Securing Australia’s reputation as a leading producer of “clean and green” food is getting a $150 million boost.
Meat producers and vegan food manufacturers will be among those to benefit from CSIRO's plan to reaffirm the future of the country’s agriculture sector.
The Commonwealth’s science agency made the announcement today with one aim being to increase the value of the nation's food exports by $10 billion.
The investment follows disruption to the farming sector from climate change and the coronavirus pandemic, which have impacted global food supply chains.
Key points you need to know about the future-proofing plan
Drought, exports and the future of protein are the focus of the investment
Government, industry and the CSIRO will partner to achieve their "ambitious and far-reaching goals".
Exports will increase by $10 billion under the plan.
An additional $10 billion in protein products will be created by 2030.
Missions to involve new technology including artificial intelligence
Broken up into three distinct “missions”, the plan will involve research into three key areas, exports, drought and the future of protein.
Futuristic technologies including isotopic fingerprinting tools will be used to help verify proof of origin of Australian grown food to avoid counterfeiting and grow trust internationally of the nation's food products.
CSIRO Executive Director Dr Larry Marshall said the investment will help build on Australia's "natural competitive advantage in ag-tech, the way Silicon Valley does in tech".
Improving farmers' ability to combat drought is also a key component of the plan, with Dr Marshall characterising it as Australia’s “oldest national challenge”.
Using artificial intelligence, genetics and better water usage they aim to reduce the impact of drought by 30 per cent by 2030.
Tackling climate change 'integral' to securing farmers' futures
Farmers for Climate Action chair Charlie Prell has welcomed the investment, adding that for many primary producers worsening impact of drought is the most "critical" issue.
Qualifying that support, he added the announcement as one of the "little things" that government is doing in the "right direction", but they must do more to tackle the causes of climate change not just its impacts.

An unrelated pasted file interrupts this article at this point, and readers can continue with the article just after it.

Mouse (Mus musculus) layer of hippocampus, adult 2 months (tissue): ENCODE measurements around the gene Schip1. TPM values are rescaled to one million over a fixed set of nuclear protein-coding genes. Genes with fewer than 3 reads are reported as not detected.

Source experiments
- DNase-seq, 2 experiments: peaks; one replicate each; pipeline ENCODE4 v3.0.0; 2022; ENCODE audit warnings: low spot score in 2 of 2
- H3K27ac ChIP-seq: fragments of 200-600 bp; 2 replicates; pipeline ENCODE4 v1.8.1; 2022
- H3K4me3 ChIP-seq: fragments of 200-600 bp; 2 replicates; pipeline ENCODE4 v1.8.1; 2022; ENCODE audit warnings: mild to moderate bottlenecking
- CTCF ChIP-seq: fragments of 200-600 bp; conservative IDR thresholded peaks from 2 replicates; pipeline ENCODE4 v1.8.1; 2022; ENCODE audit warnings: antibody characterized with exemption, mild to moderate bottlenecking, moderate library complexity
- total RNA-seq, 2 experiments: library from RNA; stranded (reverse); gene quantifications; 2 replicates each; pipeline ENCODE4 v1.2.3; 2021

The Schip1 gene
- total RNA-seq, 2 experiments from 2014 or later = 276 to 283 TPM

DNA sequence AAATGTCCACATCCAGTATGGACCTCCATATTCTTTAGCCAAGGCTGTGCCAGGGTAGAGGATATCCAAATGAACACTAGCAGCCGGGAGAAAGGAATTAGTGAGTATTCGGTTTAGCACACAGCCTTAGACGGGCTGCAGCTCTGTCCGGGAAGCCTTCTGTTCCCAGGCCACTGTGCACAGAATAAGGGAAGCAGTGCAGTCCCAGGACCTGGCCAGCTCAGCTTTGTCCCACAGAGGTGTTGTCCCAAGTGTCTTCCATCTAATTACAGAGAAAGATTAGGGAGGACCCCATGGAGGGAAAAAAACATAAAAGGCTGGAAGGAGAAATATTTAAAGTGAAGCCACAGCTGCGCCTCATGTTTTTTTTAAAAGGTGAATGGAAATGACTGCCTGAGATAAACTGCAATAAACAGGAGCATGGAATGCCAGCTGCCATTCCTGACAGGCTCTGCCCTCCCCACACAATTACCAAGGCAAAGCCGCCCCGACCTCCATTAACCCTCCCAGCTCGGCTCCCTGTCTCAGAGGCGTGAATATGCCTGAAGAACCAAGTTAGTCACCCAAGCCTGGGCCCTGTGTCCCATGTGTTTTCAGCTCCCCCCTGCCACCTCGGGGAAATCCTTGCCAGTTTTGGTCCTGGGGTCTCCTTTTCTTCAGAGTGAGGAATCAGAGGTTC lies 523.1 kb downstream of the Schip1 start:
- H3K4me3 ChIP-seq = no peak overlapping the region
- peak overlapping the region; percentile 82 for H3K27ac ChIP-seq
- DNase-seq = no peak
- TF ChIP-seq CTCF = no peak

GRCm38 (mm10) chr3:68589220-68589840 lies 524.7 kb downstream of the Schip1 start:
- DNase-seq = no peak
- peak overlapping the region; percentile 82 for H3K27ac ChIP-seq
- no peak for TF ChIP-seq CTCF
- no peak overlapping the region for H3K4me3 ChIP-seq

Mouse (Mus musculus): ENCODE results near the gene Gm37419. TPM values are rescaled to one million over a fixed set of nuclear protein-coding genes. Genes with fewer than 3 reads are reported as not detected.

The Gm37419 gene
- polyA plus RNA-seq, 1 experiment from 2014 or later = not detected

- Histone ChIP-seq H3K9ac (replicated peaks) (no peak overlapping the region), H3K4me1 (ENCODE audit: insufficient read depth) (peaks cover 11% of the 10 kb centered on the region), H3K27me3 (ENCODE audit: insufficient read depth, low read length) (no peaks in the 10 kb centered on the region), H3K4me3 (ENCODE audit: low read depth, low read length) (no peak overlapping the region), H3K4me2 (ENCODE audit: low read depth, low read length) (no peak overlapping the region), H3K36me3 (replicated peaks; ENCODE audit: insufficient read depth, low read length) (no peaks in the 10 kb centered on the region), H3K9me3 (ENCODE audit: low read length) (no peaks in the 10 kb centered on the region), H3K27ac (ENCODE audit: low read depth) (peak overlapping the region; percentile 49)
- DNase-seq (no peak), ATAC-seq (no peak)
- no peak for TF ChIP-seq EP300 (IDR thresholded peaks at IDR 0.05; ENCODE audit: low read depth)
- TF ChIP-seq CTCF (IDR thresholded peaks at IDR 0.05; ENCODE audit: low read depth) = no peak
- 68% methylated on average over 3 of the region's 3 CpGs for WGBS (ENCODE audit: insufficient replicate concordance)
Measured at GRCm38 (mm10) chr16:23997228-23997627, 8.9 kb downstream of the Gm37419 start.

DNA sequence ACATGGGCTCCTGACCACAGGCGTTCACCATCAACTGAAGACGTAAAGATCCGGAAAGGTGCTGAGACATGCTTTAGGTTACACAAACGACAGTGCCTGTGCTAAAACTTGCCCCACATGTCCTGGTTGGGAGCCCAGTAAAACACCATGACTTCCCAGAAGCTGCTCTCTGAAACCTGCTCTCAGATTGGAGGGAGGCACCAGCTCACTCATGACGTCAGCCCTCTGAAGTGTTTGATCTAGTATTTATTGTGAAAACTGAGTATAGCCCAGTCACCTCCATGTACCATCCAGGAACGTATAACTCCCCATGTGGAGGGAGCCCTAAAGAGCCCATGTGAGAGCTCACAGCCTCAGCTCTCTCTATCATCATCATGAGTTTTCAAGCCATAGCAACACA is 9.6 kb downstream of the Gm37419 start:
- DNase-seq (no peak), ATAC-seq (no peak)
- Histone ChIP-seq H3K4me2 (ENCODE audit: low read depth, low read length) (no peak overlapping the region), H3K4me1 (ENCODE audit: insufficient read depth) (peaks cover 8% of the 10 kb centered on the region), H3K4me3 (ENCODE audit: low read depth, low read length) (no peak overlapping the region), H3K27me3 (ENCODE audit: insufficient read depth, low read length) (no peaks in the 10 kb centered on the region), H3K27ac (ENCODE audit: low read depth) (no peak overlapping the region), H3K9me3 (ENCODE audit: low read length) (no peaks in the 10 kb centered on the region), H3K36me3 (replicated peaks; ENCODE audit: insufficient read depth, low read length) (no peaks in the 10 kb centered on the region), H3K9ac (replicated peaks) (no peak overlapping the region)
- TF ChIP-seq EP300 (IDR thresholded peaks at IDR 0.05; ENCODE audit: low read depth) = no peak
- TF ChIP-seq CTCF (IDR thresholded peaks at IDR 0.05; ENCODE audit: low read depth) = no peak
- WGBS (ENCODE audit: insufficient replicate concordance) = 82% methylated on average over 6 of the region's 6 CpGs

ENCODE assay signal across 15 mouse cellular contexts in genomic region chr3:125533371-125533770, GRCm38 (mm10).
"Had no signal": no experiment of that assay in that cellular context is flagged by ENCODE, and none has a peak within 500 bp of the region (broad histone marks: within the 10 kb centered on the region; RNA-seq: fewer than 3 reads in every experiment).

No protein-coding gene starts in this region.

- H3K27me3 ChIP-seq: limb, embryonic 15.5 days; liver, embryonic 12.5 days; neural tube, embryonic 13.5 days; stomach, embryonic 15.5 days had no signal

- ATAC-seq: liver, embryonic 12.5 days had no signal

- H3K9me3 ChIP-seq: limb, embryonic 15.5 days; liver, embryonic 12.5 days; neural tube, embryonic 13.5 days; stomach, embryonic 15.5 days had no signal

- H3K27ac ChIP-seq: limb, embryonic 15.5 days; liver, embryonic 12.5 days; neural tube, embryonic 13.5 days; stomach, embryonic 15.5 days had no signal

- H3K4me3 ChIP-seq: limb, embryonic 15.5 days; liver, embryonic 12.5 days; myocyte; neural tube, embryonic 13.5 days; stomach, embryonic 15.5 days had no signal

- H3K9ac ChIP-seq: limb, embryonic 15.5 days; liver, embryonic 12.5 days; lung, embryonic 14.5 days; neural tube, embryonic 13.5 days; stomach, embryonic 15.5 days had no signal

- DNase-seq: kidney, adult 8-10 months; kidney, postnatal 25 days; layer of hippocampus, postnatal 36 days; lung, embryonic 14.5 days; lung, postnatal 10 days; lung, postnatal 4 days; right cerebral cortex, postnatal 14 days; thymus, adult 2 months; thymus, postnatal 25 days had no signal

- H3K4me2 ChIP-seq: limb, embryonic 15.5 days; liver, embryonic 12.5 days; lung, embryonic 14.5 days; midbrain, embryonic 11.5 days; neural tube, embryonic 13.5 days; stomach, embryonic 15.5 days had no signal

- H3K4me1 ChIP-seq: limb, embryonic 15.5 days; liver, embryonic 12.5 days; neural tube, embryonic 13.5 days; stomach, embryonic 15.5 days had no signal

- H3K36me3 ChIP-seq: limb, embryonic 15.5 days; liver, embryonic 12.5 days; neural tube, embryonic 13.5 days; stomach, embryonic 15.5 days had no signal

"I think there's no doubt that the climate forecasts in relation to dire drought will become much more intense and much more frequent," he told Yahoo News Australia.
"Floods and drought, they're going to get worse as the climate warms and they already are.
"We've got to stop talking about the future."
More on the future of food
Vegan food producers to be included in research plan
An initial investment of $79 million will be made by the CSIRO, with industry and government making up the remaining $71 million.
Cattle farmers are set to be key beneficiaries from the funding announcement, with beef singled out along with horticulture to receive support.
Peak-body Meat and Livestock Australia (MLA) which is partnering on the project, said they are focused on “building a new frontier for the Australian red meat sector”.
Researching the future of protein, MLA will work alongside traditional agriculture lobby groups to develop new strategies, but they will also be joined by meat-alternative manufactures including v2food, Clara Foods and animal-free dairy Eden Brew.
Animal Liberation welcomes inclusion of vegan proteins
Animal Libation executive director Chay Neal told Yahoo News Australia that scientifically and economically it made sense to include vegan foods as part of the plan.
"We certainly welcome any investment in plant-based foods," Mr Neal said.
"We think that's the future and there should be plenty more of it."
News of the investment comes amid regular criticism of the vegan food sector from the federal government, with Agriculture Minister David Littleproud writing to the CSIRO in September, arguing they should not be advocating for plant-based foods over “genuine meat products”.
Mr Littleproud went on to suggest that he has concern that plant-based manufacturers promote their products in a way that is “potentially misleading to consumers”.
His comments echo the concerns of Nationals senator and former butcher Susan McDonald who was instrumental in launching a senate inquiry into the labelling of vegan products, which began this week.
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